Study: Defense Powers IT Growth

Study: Defense Powers IT Growth <@VM>Key Drivers Of Government IT Spending

By Nick Wakeman, Staff Writer



The Defense Department looks like the bright, shining star of the government information technology and electronics markets, according to a new study by the Electronic Industries Alliance.

The Pentagon provides more than half of the fuel that feeds the growth of the federal IT market and, for the first time in seven years, EIA expects real growth in the defense electronics market.

Based on interviews with more than 500 government and industry officials and a review of budget documents, EIA predicts that the government IT market will grow from $33.3 billion in fiscal year 2000 to $34.6 billion in 2004. Spending on defense electronics is expected to rise from $22.6 billion in 2000 to $24.9 billion in 2009 in constant dollars.

"This [defense] budget is significantly higher than we have been able to forecast since 1993," said Richard Wieland, manager of market analysis for Raytheon Systems Co. of Lexington, Mass., who chaired the association's defense electronics committee for the study. "There is certainly a lot of good news here."

The overall defense budget will be about $281 billion in 2000, by far the largest in the world, Wieland said. Russia has the next largest defense budget at $64 billion.

Released at an annual "Vision" conference Sept. 21, the EIA study found that the passing of the year 2000 date code problem has unleashed money for other IT projects.

"Last year Y2K was like a sea anchor. Now we are seeing that anchor beginning to rise," said Sarah DeCarlo, assistant vice president of AT&T Government Markets. "I'm not sure if the anchor is in the boat yet, but we are seeing new opportunities emerging." DeCarlo chairs the committee that developed the government IT portion of the study.

Security issues present industry with new opportunities, and there is growing interest in enterprisewide applications and Web-enabled technologies, DeCarlo said.

One issue pushing defense spending on information technology is that warfighters now see IT as another weapons system, said Michael Kush, vice president of marketing and strategy for Electronic Data Systems Corp., who led the EIA panel that developed the defense market forecast.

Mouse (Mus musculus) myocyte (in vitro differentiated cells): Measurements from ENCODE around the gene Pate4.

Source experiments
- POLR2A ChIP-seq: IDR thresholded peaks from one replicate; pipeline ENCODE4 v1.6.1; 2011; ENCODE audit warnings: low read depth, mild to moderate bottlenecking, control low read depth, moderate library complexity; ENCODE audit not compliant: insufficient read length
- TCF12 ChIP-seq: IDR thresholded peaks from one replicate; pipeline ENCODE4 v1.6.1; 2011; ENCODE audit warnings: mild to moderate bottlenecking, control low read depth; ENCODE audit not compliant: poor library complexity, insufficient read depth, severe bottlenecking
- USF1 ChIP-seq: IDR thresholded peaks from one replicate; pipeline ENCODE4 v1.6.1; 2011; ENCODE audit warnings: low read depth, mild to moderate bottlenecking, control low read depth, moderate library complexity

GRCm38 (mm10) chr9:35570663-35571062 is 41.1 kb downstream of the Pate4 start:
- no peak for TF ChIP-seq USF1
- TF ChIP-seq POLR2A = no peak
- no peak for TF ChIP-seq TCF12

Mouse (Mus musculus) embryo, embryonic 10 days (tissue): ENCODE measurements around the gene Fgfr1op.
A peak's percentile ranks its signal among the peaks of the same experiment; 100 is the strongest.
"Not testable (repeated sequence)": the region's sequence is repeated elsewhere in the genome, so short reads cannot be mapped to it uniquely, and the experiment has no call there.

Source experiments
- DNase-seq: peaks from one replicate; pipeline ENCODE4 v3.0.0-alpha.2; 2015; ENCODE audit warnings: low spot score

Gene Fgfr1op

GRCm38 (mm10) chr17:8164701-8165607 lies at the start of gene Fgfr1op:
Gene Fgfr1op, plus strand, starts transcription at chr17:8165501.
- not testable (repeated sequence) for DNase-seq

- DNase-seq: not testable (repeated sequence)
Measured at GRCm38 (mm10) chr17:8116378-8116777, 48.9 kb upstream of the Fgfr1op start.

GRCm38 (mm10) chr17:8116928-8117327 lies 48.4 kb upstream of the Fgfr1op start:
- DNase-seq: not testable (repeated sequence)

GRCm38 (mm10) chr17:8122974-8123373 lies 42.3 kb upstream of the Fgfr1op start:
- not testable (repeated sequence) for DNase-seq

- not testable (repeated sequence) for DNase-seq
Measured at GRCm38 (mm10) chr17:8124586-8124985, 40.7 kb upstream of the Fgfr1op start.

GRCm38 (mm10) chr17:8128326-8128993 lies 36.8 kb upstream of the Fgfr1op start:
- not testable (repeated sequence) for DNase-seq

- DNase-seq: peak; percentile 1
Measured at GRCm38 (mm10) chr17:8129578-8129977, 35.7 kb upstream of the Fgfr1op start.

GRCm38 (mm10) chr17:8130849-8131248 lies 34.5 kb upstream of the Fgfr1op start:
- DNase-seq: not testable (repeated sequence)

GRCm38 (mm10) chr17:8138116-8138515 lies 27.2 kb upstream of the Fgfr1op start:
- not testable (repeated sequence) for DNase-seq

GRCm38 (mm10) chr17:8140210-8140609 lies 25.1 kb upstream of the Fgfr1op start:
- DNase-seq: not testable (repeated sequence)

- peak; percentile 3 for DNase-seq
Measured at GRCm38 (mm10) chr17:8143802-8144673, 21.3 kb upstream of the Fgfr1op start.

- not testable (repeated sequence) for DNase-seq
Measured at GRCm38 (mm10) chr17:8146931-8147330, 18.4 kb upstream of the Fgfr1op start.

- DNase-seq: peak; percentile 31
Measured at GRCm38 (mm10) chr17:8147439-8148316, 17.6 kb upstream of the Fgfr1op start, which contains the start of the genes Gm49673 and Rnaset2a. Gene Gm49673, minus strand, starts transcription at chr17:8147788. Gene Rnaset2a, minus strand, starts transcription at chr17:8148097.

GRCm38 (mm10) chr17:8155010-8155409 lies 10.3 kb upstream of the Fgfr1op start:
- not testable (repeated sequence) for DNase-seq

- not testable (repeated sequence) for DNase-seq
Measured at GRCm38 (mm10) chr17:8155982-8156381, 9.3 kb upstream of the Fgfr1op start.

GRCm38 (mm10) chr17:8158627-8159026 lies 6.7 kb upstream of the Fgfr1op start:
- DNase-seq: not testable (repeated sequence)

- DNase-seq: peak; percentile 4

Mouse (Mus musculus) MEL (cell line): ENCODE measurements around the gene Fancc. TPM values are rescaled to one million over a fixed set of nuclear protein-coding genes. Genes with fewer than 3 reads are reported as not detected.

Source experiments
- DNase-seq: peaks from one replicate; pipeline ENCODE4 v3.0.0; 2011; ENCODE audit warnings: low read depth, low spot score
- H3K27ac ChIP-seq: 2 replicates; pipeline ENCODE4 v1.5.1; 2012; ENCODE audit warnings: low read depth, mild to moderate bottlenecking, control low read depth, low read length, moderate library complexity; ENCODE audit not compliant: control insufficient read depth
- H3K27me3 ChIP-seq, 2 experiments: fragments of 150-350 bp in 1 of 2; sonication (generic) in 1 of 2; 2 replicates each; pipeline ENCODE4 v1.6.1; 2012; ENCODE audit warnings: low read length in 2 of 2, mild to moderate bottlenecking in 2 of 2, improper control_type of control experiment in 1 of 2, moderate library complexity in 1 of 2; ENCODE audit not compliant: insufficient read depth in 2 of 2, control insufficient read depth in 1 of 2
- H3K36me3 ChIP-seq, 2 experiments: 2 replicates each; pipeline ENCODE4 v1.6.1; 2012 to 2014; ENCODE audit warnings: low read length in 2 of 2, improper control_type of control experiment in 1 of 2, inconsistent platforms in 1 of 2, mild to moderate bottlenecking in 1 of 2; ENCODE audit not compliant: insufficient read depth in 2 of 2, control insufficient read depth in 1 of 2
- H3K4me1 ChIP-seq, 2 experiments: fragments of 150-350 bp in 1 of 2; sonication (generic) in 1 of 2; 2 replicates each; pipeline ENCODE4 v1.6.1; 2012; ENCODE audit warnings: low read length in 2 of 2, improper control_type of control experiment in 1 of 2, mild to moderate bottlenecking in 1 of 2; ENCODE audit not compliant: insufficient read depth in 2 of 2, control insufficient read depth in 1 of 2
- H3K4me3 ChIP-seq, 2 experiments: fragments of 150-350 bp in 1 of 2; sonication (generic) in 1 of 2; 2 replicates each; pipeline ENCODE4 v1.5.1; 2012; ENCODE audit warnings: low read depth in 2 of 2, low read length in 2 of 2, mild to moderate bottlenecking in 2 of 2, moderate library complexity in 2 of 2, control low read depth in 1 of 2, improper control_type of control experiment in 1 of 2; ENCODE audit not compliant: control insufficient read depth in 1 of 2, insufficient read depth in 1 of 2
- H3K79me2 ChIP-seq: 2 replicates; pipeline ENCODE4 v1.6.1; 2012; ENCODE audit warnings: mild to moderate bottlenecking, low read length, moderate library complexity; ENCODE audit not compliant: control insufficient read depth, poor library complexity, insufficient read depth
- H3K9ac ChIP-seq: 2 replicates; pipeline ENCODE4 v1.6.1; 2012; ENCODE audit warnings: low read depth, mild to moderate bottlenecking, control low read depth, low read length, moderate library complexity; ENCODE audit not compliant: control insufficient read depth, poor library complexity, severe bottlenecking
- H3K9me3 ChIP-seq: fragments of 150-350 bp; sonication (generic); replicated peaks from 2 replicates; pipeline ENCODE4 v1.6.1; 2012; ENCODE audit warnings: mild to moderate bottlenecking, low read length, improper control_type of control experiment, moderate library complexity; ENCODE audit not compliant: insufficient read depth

The philosophy that IT is another weapons system has long been touted by defense IT staffers, but the conflict in Kosovo, dubbed the first Internet war because of hacker attacks, is what finally convinced military commanders, Kush said.

While Army divisions are smaller now, "their lethality is higher. Why? Because of information technology," Kush said.

While EIA has conducted the market survey for 11 years, this is the first year defense officials talked about electronic commerce, information assurance, interoperability and the Defense Information Infrastructure-Common Operating Environment as priorities in driving IT decisions, Kush said.

"There are going to be tremendous business opportunities for all of us: large companies, medium companies and small businesses," he said.

The study notes there are growing concerns that the U.S. military's information technology, far superior to the rest of the world's, will cause interoperability problems when joint operations are under way, Kush said.

On the civilian side, IT spending is influenced by factors such as lessons learned from year 2000 problems, enterprisewide initiatives, emerging technologies and outsourcing opportunities, said Deirdre Murray, market development manager for GTE Information Systems Division in Herndon, Va. She led the committee developing the civilian IT forecast.

In interviews with government and industry officials, concerns were voiced about increasing small business participation, Murray said. Agencies such as the General Services Administration, NASA and the Commerce Department are increasing small business percentages required on their contracts, she said.

"The voices of small business are being addressed," she said.

Government officials also sent a clear message in the interviews that past performance will continue to be a major factor in awarding contracts, she said.

The study also identified key enabling technologies that the government is pursuing, which can reduce the total cost of ownership and manpower and address information overload, said Jude Franklin, vice president and chief technology officer of Litton-PRC Inc. of McLean, Va. He chairs the committee that looked at enabling technologies.

To accomplish these and other goals, agency officials are looking for better security technology, communications improvements and smarter computers that are easier to use, Franklin said.
Lessons Learned From Year 2000

Enterprisewide Security

Outsourcing

Aging Work Force

Role of Small Business



2000 IT budget: $33.3 billion

2004 IT budget: $34.6 billion



Source: Electronic Industries Alliance

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